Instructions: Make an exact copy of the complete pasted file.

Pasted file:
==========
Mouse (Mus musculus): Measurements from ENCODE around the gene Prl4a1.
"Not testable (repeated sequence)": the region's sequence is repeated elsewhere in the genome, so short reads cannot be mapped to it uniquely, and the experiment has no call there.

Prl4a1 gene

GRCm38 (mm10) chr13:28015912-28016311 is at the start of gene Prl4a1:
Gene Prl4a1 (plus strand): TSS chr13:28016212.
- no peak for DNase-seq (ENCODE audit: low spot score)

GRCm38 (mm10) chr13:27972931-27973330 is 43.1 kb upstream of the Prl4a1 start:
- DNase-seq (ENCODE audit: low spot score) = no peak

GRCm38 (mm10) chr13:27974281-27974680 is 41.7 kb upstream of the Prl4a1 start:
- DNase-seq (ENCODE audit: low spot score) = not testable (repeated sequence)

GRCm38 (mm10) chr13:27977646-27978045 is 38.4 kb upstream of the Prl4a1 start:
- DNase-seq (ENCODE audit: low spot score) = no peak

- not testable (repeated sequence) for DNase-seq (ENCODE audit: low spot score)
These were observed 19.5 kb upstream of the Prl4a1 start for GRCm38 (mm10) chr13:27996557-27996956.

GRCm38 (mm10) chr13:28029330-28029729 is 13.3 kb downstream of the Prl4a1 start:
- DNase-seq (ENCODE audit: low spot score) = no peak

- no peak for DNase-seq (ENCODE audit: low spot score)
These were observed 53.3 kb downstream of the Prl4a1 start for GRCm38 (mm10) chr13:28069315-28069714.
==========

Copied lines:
Mouse (Mus musculus): Measurements from ENCODE around the gene Prl4a1.
"Not testable (repeated sequence)": the region's sequence is repeated elsewhere in the genome, so short reads cannot be mapped to it uniquely, and the experiment has no call there.

Prl4a1 gene

GRCm38 (mm10) chr13:28015912-28016311 is at the start of gene Prl4a1:
Gene Prl4a1 (plus strand): TSS chr13:28016212.
- no peak for DNase-seq (ENCODE audit: low spot score)

GRCm38 (mm10) chr13:27972931-27973330 is 43.1 kb upstream of the Prl4a1 start:
- DNase-seq (ENCODE audit: low spot score) = no peak

GRCm38 (mm10) chr13:27974281-27974680 is 41.7 kb upstream of the Prl4a1 start:
- DNase-seq (ENCODE audit: low spot score) = not testable (repeated sequence)

GRCm38 (mm10) chr13:27977646-27978045 is 38.4 kb upstream of the Prl4a1 start:
- DNase-seq (ENCODE audit: low spot score) = no peak

- not testable (repeated sequence) for DNase-seq (ENCODE audit: low spot score)
These were observed 19.5 kb upstream of the Prl4a1 start for GRCm38 (mm10) chr13:27996557-27996956.

GRCm38 (mm10) chr13:28029330-28029729 is 13.3 kb downstream of the Prl4a1 start:
- DNase-seq (ENCODE audit: low spot score) = no peak

- no peak for DNase-seq (ENCODE audit: low spot score)
These were observed 53.3 kb downstream of the Prl4a1 start for GRCm38 (mm10) chr13:28069315-28069714.